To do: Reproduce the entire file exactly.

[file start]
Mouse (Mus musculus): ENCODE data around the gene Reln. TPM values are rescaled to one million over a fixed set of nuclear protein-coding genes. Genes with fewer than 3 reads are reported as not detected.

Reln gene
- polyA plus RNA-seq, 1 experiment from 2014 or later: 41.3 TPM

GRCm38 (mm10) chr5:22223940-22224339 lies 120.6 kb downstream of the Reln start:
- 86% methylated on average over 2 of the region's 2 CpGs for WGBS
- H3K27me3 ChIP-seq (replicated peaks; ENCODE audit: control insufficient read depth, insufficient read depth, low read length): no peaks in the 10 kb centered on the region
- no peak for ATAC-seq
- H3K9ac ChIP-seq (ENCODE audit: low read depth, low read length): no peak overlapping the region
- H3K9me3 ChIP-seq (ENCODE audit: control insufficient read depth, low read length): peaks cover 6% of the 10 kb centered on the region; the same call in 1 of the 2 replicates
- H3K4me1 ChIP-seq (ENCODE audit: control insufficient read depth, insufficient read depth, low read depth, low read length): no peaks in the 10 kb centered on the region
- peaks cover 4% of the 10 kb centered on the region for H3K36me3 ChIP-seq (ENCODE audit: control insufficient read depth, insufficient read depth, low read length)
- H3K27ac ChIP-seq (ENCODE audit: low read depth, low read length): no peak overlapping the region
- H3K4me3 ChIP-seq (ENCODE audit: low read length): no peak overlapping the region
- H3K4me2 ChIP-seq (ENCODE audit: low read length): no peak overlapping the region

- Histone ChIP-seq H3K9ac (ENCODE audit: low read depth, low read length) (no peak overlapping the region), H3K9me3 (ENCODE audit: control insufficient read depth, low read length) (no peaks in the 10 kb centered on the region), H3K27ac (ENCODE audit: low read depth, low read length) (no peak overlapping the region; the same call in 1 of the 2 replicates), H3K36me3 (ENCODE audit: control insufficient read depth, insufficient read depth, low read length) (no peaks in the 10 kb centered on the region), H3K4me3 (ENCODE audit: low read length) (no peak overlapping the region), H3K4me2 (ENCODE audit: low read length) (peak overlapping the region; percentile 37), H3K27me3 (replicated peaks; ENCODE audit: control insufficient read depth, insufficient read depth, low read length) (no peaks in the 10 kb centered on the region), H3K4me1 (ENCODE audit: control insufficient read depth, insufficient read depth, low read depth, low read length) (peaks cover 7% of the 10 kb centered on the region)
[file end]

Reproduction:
Mouse (Mus musculus): ENCODE data around the gene Reln. TPM values are rescaled to one million over a fixed set of nuclear protein-coding genes. Genes with fewer than 3 reads are reported as not detected.

Reln gene
- polyA plus RNA-seq, 1 experiment from 2014 or later: 41.3 TPM

GRCm38 (mm10) chr5:22223940-22224339 lies 120.6 kb downstream of the Reln start:
- 86% methylated on average over 2 of the region's 2 CpGs for WGBS
- H3K27me3 ChIP-seq (replicated peaks; ENCODE audit: control insufficient read depth, insufficient read depth, low read length): no peaks in the 10 kb centered on the region
- no peak for ATAC-seq
- H3K9ac ChIP-seq (ENCODE audit: low read depth, low read length): no peak overlapping the region
- H3K9me3 ChIP-seq (ENCODE audit: control insufficient read depth, low read length): peaks cover 6% of the 10 kb centered on the region; the same call in 1 of the 2 replicates
- H3K4me1 ChIP-seq (ENCODE audit: control insufficient read depth, insufficient read depth, low read depth, low read length): no peaks in the 10 kb centered on the region
- peaks cover 4% of the 10 kb centered on the region for H3K36me3 ChIP-seq (ENCODE audit: control insufficient read depth, insufficient read depth, low read length)
- H3K27ac ChIP-seq (ENCODE audit: low read depth, low read length): no peak overlapping the region
- H3K4me3 ChIP-seq (ENCODE audit: low read length): no peak overlapping the region
- H3K4me2 ChIP-seq (ENCODE audit: low read length): no peak overlapping the region

- Histone ChIP-seq H3K9ac (ENCODE audit: low read depth, low read length) (no peak overlapping the region), H3K9me3 (ENCODE audit: control insufficient read depth, low read length) (no peaks in the 10 kb centered on the region), H3K27ac (ENCODE audit: low read depth, low read length) (no peak overlapping the region; the same call in 1 of the 2 replicates), H3K36me3 (ENCODE audit: control insufficient read depth, insufficient read depth, low read length) (no peaks in the 10 kb centered on the region), H3K4me3 (ENCODE audit: low read length) (no peak overlapping the region), H3K4me2 (ENCODE audit: low read length) (peak overlapping the region; percentile 37), H3K27me3 (replicated peaks; ENCODE audit: control insufficient read depth, insufficient read depth, low read length) (no peaks in the 10 kb centered on the region), H3K4me1 (ENCODE audit: control insufficient read depth, insufficient read depth, low read depth, low read length) (peaks cover 7% of the 10 kb centered on the region)